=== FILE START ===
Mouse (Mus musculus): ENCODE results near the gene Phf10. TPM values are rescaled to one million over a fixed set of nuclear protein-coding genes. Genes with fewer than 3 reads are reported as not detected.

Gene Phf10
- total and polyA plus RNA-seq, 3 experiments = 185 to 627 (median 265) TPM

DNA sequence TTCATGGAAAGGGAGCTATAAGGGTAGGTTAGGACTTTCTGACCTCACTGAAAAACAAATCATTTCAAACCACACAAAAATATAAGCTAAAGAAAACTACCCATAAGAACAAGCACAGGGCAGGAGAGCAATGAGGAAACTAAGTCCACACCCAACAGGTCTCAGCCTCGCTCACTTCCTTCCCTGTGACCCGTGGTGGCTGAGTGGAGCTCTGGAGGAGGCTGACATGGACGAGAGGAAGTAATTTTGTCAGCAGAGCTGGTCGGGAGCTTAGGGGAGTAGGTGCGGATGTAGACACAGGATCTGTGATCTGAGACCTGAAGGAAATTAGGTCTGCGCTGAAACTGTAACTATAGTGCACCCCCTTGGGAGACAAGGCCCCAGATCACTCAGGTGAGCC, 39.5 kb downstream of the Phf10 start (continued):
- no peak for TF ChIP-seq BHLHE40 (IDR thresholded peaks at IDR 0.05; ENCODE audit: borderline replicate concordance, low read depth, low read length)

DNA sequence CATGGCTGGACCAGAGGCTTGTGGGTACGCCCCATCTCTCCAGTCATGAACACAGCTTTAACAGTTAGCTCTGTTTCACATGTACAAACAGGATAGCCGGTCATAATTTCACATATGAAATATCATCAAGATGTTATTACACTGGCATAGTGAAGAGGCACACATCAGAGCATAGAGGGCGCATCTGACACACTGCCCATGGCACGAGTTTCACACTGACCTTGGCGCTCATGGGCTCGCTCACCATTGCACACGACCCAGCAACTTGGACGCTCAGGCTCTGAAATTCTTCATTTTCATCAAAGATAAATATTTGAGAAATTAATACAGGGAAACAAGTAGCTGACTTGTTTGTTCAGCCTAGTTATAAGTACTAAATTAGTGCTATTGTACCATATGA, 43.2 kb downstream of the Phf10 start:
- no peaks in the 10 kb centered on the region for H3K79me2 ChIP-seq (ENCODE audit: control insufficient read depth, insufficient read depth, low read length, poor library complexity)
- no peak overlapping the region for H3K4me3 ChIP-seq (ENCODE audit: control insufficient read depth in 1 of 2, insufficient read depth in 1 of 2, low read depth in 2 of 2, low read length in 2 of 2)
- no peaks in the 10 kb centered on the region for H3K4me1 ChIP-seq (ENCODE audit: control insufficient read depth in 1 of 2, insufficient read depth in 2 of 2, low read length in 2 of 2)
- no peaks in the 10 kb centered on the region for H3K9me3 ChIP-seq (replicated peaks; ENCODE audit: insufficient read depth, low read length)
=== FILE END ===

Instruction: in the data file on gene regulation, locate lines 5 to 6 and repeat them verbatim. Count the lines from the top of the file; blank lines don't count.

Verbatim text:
- no peak for TF ChIP-seq BHLHE40 (IDR thresholded peaks at IDR 0.05; ENCODE audit: borderline replicate concordance, low read depth, low read length)

DNA sequence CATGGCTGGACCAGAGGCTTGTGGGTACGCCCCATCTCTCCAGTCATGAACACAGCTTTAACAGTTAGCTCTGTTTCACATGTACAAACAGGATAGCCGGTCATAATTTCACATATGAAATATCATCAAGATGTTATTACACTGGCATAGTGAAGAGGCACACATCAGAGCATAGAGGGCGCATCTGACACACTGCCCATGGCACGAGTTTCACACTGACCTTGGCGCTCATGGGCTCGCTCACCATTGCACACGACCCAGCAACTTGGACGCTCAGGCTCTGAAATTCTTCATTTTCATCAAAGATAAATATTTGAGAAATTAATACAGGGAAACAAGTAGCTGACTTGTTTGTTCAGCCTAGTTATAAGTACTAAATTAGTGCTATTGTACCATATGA, 43.2 kb downstream of the Phf10 start: